Native Frog Facility To OPen At Auckland Zoo
Zoo's new frog facility a leap forward for native frog conservation
A dedicated facility at Auckland Zoo to breed one of New Zealand's most endangered native frogs is to be opened by Conservation Minister Chris Carter this afternoon.
The Carter Holt Harvey Native Frog Research Centre, a joint conservation project of Auckland Zoo, the Department of Conservation (DOC), and Carter Holt Harvey will mainly focus on breeding, researching and advocating for Archey's frog.
The smallest of New Zealand's four remaining endemic frogs (all of which are acutely threatened), Archey's frog grows to just 37mm in length, and belongs to the ancient amphibian genus Leiopelma, found nowhere else in the world. Along with Hamilton's frog, Archey's is classified as "nationally critical" - the highest DOC threat category.
“The captive breeding programme is crucial to safeguarding the long-term future of this unique native animal,” says Mr Carter. “Auckland Zoo, Carter Holt Harvey and the Department of Conservation are to be commended for their groundbreaking work in Archey’s frog conservation.”
A disease caused by chytrid fungus, first discovered in New Zealand in 1999 in Canterbury, has since been identified from dead Archey's frogs in both areas where the frog is found – the Coromandel and Whareorino Forest west of Te Kuiti. Along with introduced predators and habitat loss, chytrid fungus remains the biggest threat to the frog, and has already caused a dramatic decline in the species in the past few years. In Australia, for example, frog diseases like that caused by chytrid have been responsible for frog species being lost at a rate of two per year.
The state-of-the-art Auckland Zoo facility, which replicates the Archey's moist, misty, cool, high altitude habitat, was designed in collaboration with DOC's National Frog Recovery Group, Carter Holt Harvey, Auckland Zoo, and other similar institutions in Australasia. Even the decking surrounding the building has been isolated from the main structure, as Archey's frog feels the slightest vibration through its sensitive feet.
The zoo expects to receive its first frogs within the next couple of months.
A quarantine facility that will only be accessed by the zoo's Native Fauna team, the Carter Holt Harvey Native Frog Research Centre is an exhibit for visitors to walk around and look into from the outside, rather than enter. Signage plays a key role, and visitors can also watch a DOC video on native frogs, and, once the frogs arrive, will be able to look through and observe staff working with them, and learn about how they can assist the programme.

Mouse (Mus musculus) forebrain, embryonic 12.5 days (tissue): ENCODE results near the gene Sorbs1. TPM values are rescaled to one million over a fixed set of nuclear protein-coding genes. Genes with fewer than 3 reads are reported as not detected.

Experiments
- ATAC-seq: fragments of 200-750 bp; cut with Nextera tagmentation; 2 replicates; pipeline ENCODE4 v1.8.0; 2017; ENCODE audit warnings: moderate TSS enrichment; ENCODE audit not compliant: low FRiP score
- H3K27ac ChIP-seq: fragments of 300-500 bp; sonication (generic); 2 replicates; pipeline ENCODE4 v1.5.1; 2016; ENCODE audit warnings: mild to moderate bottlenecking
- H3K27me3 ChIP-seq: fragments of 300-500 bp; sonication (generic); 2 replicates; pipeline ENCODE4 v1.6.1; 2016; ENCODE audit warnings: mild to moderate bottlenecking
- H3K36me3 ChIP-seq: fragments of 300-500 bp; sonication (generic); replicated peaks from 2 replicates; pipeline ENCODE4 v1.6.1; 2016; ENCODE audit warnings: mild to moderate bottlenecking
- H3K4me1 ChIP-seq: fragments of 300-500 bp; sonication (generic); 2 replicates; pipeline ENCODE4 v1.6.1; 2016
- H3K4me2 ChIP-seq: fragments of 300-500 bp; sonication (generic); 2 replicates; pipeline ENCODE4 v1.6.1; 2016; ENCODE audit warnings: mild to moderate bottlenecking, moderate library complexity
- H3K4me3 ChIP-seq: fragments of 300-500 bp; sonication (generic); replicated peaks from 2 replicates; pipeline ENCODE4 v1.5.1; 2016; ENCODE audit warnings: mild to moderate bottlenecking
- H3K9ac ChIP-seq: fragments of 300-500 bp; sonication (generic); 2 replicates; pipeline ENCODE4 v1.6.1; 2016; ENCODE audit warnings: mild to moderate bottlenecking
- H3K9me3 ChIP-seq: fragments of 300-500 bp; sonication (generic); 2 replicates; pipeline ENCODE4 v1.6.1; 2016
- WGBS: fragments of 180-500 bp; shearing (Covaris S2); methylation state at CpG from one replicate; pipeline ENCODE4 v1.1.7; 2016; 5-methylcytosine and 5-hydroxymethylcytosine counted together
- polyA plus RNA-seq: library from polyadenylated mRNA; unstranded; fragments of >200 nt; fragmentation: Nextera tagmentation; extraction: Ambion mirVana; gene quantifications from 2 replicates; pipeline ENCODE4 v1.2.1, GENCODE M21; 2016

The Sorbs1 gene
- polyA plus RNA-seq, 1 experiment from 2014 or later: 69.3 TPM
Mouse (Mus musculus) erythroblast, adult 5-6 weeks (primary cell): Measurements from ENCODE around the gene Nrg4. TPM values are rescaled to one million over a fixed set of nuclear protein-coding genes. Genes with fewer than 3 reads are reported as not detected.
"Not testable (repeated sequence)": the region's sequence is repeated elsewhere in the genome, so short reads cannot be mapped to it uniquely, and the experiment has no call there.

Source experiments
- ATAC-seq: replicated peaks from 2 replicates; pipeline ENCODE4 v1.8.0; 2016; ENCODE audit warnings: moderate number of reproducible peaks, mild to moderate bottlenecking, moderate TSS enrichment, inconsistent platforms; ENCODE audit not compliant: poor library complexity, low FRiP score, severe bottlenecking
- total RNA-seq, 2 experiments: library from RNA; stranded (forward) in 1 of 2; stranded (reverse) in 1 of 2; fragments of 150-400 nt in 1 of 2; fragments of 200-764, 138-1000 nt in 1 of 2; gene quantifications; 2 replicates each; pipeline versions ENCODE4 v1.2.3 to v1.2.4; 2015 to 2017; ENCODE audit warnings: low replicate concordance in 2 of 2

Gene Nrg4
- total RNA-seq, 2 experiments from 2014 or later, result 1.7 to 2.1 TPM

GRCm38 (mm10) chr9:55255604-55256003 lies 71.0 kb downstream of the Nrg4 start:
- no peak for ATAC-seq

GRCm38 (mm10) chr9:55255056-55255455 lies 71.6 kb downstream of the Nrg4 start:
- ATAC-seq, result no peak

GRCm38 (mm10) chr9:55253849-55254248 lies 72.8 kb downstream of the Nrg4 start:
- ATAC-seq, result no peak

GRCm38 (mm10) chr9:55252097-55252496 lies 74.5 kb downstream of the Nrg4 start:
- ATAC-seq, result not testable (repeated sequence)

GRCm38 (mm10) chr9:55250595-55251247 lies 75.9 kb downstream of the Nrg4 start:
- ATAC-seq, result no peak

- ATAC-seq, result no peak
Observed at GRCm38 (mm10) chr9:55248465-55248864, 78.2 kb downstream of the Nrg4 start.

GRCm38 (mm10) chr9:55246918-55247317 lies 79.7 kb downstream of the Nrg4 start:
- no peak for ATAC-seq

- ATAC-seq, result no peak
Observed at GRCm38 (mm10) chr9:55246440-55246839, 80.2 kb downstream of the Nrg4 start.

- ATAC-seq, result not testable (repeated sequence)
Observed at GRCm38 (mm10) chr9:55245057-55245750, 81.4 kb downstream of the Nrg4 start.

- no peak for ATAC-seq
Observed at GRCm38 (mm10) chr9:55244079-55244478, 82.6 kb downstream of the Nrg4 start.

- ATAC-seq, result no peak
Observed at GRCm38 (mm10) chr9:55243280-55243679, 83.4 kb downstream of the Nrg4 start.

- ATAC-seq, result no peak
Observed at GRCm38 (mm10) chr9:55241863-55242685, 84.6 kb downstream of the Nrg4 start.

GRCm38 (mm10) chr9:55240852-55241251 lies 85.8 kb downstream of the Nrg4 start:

"Zoos have come a long way in recent years, and it’s exciting for us to reach a point where our expertise in captive rearing and our role in conservation is now recognised, and our participation required," says Auckland Zoo Director Glen Holland.
"We're delighted, that increasingly, we're being invited to be part of projects such as this, and are able to grow partnerships with DOC and key sponsors such as Carter Holt Harvey."
Captive breeding and observational research is seen as an essential part of native frog conservation – to boost natural population numbers, and to establish new populations at safe sites, both on the mainland and on off-shore islands.
"These frogs are ancient, exquisite creatures that we absolutely must not lose," says Auckland Zoo Native Fauna Team Leader Andrew Nelson, who will oversee the management of the frog facility.
“The great thing is that the facility is going to provide a safe haven for Archey’s frogs and provide an invaluable opportunity to increase our understanding of the biology and captive management of native frogs generally, which will in turn assist with management of them in the wild."
“Information gained here will also contribute to both the national and international work being carried out on frog conservation,” says Mr Nelson.
Because of Archey’s frog’s long life expectancy (30+years) and its low breeding output, populations in the wild increase very slowly – even when additional pressures like predation and disease can be minimised.
"If we can increase the survival rate of young frogs in captivity, we can then boost wild populations to the extent that will allow them to be resilient against other diseases," says National Frog Recovery Group Leader Avi Holzapfel.